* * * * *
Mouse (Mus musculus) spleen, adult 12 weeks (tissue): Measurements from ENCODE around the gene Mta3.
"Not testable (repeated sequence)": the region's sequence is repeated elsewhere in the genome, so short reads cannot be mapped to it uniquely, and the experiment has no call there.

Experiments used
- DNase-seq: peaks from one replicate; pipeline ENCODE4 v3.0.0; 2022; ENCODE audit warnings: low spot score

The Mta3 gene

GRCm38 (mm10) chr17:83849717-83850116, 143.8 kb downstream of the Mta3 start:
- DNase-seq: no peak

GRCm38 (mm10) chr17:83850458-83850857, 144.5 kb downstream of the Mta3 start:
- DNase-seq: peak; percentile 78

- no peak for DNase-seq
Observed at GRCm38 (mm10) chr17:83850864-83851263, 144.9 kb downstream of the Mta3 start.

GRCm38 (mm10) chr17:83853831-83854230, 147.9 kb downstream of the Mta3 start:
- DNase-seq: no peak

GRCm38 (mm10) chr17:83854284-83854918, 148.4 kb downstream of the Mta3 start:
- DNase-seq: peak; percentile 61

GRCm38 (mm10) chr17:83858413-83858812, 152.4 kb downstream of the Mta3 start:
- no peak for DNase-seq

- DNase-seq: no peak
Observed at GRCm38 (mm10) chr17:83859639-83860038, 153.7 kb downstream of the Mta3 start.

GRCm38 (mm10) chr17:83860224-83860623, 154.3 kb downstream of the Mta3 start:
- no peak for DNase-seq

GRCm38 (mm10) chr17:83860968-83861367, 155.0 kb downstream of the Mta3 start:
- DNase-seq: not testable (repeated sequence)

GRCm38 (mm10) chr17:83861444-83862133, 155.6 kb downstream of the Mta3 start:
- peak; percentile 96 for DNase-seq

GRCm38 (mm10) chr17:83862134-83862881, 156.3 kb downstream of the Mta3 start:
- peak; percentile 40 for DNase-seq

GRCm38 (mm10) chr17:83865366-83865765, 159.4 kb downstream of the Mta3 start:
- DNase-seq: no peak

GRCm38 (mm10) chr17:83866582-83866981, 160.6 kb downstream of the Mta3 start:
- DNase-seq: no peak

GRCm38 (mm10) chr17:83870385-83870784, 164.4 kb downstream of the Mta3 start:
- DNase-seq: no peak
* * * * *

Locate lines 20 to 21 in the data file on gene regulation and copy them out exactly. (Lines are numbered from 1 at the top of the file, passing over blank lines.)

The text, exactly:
GRCm38 (mm10) chr17:83860224-83860623, 154.3 kb downstream of the Mta3 start:
- no peak for DNase-seq